Wealth taxes have been hotly debated and contested for years.
Many are focused on potential federal tax increases, but let’s not forget our beloved states and cities. With America’s states and cities facing massive revenue shortfalls and continued uncertainty due to COVID-19, some states are moving forward with proposals of tax increases for millionaires and billionaires. So far, four such states, a few already with high individual income tax rates, have been the most proactive. Below is a summary of the state proposals and changes.
In August 2020, a group of progressive state legislators proposed a 0.4 percent tax on net worth that exceeds $30 million for single and married filing joint taxpayers ($15 million per spouse for married taxpayers who file separately). Net worth would include assets and liabilities held globally and exclude real estate directly held by taxpayers.
The proposal is intended to raise $7.5 billion for the state’s general fund. If passed, the tax would apply each year to filers’ net worth as opposed to a tax on income or transfers (estates and gifts). Also, the wealth tax would apply to former residents for 10 years after a change in domicile.
In addition, California lawmakers have introduced a new assembly bill that would increase the top individual income tax rate to 16.8 percent, retroactive to the start of 2020.
On November 3, 2020, residents of Illinois will vote on whether state lawmakers can overturn the current flat tax rate to a progressive individual income tax. Among other proposals, under the Illinois Allow for Graduated Income Tax Amendment, Illinoisans would pay individual tax rates ranging from 4.75 percent to 7.99 percent, starting January 1, 2021.
Under the new proposal, single taxpayers earning more than $750,000 and married filing joint taxpayers earning more than $1 million would be taxed at the top rate of 7.99 percent. Also, at this bracket, the taxpayers’ net income would all be taxed at this top rate. Illinois' current individual income tax rate is a flat 4.95 percent for all taxpayers.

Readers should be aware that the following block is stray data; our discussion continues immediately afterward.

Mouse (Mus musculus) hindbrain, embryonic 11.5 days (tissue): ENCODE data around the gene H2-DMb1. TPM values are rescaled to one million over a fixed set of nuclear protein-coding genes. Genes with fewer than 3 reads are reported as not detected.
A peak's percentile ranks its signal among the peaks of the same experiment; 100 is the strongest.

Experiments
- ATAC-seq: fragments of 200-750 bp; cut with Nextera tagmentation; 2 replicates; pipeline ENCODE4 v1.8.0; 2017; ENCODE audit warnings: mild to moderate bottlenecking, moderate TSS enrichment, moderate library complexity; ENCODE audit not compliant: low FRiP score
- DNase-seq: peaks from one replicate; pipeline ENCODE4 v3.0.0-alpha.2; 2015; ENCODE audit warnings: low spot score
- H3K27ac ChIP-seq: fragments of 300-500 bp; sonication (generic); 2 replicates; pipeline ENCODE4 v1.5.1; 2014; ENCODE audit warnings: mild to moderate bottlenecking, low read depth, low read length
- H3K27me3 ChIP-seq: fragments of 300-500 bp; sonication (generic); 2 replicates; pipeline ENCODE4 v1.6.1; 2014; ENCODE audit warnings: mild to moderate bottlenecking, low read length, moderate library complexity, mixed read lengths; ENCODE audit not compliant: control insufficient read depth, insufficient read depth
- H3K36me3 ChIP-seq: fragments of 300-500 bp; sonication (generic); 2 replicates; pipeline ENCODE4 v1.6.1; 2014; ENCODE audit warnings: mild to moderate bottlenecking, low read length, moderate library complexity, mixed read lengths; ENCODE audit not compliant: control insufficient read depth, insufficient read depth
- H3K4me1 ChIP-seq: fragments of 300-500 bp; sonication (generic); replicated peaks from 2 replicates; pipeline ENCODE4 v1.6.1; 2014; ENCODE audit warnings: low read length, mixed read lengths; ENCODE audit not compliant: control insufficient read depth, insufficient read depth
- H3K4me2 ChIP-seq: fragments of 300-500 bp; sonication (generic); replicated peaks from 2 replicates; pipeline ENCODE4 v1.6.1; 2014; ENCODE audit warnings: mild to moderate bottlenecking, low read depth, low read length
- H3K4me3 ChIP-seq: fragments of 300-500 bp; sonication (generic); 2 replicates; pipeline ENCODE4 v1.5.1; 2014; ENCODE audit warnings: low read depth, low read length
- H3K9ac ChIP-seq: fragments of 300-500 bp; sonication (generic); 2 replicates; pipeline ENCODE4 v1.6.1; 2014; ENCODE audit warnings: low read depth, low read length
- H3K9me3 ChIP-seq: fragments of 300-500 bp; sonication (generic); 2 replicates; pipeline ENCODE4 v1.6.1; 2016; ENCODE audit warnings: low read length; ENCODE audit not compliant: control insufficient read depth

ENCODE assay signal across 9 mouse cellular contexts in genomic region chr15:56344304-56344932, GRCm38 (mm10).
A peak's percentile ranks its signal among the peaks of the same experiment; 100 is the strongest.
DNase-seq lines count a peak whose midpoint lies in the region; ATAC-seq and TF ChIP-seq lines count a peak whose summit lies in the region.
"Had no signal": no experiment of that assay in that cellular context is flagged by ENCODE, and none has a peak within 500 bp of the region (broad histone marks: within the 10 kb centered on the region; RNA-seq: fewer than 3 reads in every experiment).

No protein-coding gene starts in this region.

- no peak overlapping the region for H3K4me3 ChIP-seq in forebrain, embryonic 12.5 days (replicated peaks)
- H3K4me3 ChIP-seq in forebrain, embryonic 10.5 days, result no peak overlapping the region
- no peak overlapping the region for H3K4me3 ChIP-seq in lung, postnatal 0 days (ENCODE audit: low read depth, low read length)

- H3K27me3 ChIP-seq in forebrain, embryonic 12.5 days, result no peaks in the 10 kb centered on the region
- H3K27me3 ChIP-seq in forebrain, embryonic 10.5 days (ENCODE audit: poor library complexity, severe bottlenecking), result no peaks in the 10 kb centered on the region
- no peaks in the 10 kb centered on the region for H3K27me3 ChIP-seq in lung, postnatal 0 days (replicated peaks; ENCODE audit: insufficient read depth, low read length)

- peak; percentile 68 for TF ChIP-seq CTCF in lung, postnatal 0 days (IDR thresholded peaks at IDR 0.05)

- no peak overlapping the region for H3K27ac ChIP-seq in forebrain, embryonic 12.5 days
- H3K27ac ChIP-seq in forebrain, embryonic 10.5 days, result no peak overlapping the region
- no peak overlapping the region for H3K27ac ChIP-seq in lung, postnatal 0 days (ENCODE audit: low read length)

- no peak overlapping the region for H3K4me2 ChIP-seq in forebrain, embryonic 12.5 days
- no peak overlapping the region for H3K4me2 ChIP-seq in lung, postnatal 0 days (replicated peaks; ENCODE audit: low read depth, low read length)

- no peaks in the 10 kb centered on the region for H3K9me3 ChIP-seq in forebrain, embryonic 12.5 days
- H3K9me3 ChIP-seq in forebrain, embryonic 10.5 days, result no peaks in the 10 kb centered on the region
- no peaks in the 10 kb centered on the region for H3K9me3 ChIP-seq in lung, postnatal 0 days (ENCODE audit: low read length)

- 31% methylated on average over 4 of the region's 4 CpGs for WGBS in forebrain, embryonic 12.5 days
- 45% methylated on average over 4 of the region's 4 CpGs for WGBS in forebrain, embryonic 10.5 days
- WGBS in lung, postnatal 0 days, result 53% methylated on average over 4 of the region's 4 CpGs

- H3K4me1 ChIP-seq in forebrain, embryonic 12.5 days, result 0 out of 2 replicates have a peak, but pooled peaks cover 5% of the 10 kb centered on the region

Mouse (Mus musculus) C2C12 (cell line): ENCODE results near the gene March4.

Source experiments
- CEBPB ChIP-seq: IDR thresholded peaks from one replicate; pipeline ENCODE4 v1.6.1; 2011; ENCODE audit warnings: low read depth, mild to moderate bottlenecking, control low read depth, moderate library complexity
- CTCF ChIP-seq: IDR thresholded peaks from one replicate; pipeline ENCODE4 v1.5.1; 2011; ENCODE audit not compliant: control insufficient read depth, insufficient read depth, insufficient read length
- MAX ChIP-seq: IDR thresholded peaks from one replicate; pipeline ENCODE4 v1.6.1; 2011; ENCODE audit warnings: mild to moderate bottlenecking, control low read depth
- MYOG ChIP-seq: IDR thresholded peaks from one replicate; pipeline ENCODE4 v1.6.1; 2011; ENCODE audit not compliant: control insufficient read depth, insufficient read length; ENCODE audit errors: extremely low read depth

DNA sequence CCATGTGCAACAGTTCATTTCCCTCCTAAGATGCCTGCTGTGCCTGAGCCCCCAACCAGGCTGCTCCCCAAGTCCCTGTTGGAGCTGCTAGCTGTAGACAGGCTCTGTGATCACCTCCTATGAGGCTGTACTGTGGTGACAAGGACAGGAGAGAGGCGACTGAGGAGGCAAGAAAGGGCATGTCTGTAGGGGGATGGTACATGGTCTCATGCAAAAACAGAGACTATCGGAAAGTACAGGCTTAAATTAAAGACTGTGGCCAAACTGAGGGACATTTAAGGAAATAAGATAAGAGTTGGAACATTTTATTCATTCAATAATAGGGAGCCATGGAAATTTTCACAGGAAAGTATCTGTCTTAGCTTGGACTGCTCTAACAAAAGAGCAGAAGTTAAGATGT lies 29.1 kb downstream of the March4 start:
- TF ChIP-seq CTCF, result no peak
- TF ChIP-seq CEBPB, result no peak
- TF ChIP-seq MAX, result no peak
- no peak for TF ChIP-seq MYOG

On September 17, 2020, New Jersey Governor Phil Murphy signed a revised 2021 budget that includes a millionaires tax. New Jersey lawmakers had attempted to pass a millionaires tax six other times since June 2020.
In 2019, the top marginal individual tax rate was raised to 10.75 percent for taxpayers with annual income over $5 million. The new budget lowers the threshold to taxpayers with annual income over $1 million.
In July 2020, a new campaign was established to tax billionaires who reside in the state of New York. A rehashing of past high-net-worth tax proposals, the additional monies from the tax would assist those hurt by the economic crisis resulting from COVID-19.
The tax, part of a new “Make Billionaires Pay” campaign by progressive lawmakers and activists, would impose a new form of mark-to-market tax on unrealized gains on New Yorkers with $1 billion or more in assets. Currently, taxpayers only pay capital gains tax when an asset is sold. The new proposal would tax, on an annual basis, any gain in the value of an asset, regardless if it was sold or not.
In addition to states discussed above, a few other states are considering raising income taxes on the wealthy and have proposed a variety of potential tax increases on high-net-worth individuals. High earners in Massachusetts, Maryland, Wisconsin, Hawaii, Oklahoma and Vermont, in addition to the four states discussed in this Alert, house more about half of the country’s millionaires, and high-net-worth taxpayers in these states should be on the lookout for new tax plans and proposals designed to target their income.
Wealth taxes have been hotly debated and contested for years. Recently, former Democratic presidential candidates Elizabeth Warren and Bernie Sanders promoted federal wealth taxes during their primary campaigns. Democratic presidential candidate Joe Biden's tax plan would significantly increase taxes on those making over $400,000 annually, as well as increase payroll, income, capital gains and estate taxes.
Challenges continue during this COVID-19 environment, including safety, health and rapidly changing state taxes. In addition to potential federal tax changes, states should be monitored closely to determine whether any legislative actions are taken or may be taken to increase taxes, including the proposals noted in this Alert. Such federal and state changes may require prompt action from a planning perspective. As major legislative developments and opportunities emerge, we are always available to discuss the impact of new or pending tax law on your personal or business situation.
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Disclaimer: This Alert has been prepared and published for informational purposes only and is not offered, nor should be construed, as legal advice. For more information, please see the firm's full disclaimer.